If you are a young person, a person of color or a young person of color, then, you may well face long lines, paperwork and other headaches as you seek to exercise your constitutional rights next month. Please persevere. That’s the only way to elect people who understand that access to the ballot is a fundamental principle of democracy. It is the only way to rescue this country.

Don’t let anyone tell you your vote doesn’t matter. Ask yourself: If your ballot wasn’t important, would Republicans work so hard to keep you from casting it? Of course not. And I’ll say it again: They are scared of you.

Please show them that they have reason to be.

Leonard Pitts is a columnist for The Miami Herald, 1 Herald Plaza, Miami, Fla., 33132. Readers may contact him via e-mail at [email protected].


© 2018 THE MIAMI HERALD DISTRIBUTED BY TRIBUNE CONTENT AGENCY, LLC.

Opinions

Being a Moderate in Congress Is Expensive Opinions
Being a Moderate in Congress Is Expensive
June 11, 2019
by Anne Kim

Few jobs in politics might be tougher than to be a moderate member of Congress. Moderates typically hail from competitive districts, which means they enter office with targets on their backs from an opposition eager to wrest away their seats. And unlike their colleagues in safely... Read More

A Brighter Future: Brought to You by Tolerance and Responsible Leadership Opinions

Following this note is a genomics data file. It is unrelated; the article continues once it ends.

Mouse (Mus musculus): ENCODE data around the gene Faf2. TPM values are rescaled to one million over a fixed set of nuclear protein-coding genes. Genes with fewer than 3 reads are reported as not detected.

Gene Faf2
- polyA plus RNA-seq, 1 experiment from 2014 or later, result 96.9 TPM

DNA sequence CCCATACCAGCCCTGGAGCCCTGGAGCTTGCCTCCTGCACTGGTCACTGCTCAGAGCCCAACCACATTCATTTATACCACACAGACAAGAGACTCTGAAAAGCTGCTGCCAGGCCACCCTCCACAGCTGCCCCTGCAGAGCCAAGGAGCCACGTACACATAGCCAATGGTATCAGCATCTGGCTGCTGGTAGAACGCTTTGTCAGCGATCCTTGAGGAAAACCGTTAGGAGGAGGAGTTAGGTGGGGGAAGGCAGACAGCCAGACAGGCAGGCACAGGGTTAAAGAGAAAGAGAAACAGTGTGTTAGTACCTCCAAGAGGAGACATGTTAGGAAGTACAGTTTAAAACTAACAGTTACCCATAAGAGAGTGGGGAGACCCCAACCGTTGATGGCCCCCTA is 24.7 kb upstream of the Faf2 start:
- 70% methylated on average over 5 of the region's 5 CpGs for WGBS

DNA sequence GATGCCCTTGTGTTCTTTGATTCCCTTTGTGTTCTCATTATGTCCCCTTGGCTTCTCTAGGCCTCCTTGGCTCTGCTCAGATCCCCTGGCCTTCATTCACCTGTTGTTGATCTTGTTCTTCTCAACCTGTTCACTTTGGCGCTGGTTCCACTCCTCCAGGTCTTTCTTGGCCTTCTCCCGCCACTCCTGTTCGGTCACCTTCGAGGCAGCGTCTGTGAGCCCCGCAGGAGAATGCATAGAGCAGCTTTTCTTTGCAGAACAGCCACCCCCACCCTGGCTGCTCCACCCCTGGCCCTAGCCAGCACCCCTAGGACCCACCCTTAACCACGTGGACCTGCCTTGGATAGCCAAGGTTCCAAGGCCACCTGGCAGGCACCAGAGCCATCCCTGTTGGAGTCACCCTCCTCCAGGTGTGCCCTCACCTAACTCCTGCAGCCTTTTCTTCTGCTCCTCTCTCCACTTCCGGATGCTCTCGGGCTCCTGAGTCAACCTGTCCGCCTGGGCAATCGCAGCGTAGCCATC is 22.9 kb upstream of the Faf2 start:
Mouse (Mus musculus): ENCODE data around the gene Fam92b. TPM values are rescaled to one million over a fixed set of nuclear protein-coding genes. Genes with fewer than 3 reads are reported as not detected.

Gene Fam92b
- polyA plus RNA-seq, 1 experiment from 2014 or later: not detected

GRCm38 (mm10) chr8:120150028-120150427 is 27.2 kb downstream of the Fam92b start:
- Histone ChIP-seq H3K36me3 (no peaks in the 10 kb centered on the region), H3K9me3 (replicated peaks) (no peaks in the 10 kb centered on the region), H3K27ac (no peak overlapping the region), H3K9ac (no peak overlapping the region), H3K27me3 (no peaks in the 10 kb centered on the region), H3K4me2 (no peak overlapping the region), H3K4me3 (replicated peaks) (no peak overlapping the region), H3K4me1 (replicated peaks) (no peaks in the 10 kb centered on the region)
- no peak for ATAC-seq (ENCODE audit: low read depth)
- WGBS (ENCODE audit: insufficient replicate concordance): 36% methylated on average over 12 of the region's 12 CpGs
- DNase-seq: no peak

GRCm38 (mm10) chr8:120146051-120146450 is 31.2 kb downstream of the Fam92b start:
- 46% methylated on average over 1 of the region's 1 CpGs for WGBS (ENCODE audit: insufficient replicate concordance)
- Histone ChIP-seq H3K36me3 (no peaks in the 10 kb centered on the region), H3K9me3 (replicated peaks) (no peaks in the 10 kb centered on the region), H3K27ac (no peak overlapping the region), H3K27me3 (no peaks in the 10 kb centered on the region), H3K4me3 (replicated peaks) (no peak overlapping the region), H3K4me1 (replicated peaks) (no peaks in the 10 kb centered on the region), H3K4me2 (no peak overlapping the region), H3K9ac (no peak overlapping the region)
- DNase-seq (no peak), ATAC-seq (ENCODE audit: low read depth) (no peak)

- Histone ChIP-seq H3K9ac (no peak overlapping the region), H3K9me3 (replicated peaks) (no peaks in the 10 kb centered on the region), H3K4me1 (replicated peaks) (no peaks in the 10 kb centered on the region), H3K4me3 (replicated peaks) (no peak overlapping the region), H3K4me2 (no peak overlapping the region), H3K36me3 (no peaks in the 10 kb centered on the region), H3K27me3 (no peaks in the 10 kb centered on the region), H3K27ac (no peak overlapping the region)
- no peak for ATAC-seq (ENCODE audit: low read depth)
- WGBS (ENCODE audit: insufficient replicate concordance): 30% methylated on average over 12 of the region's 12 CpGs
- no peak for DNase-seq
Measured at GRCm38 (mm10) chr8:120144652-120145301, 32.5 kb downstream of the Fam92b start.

A Brighter Future: Brought to You by Tolerance and Responsible Leadership
May 1, 2019
by Bawa Jain

Persons of faith from around the world are suffering, yet again. The world had not yet healed from the attacks in New Zealand, when the devastating Easter Sunday suicide bombings took place in Sri Lanka. Then, just a week later, there was another hate-fueled attack –... Read More

The Americanism of the Electoral College Opinions
The Americanism of the Electoral College
April 16, 2019
by Guy Redmer

There’s something particularly ironic about a presidential candidate standing in the rural state of Mississippi and calling for abolishment of the Electoral College. Yet, that’s exactly what Senator Elizabeth Warren, D-Mass., did on the campaign trail. She’s not alone. Other major Democratic candidates have piled on... Read More

We Weep for You, Our Lady Opinions
We Weep for You, Our Lady

The first time I saw it, I could barely breathe. It was so beautiful against the cerulean sky. Our Lady of Paris. It looked like a mass of lace, draped over scaffolding, with giant crystal kaleidoscope windows. I fell in love with a building that was... Read More

Betsy DeVos Can't Be Bothered Opinions
Betsy DeVos Can't Be Bothered
April 12, 2019
by Mary Sanchez

Say this for Secretary of Education Betsy DeVos: She's consistently elitist. She's also consistently obtuse, which often is the demeanor of the entitled. DeVos simply can't be bothered to consult studies that don't comport with what she already believes or to consider input from members of... Read More

Soldier On, Lawyers Opinions
Soldier On, Lawyers
April 4, 2019
by Melody A. Kramer

Lawyers are at rock bottom. Only 18% of the population perceives lawyers to contribute “a lot” to society. This was the conclusion of a 2013 Pew Research Center study regarding the perceived contribution to society of various professions and try though I might, I couldn’t find... Read More

Straight From The Well
scroll top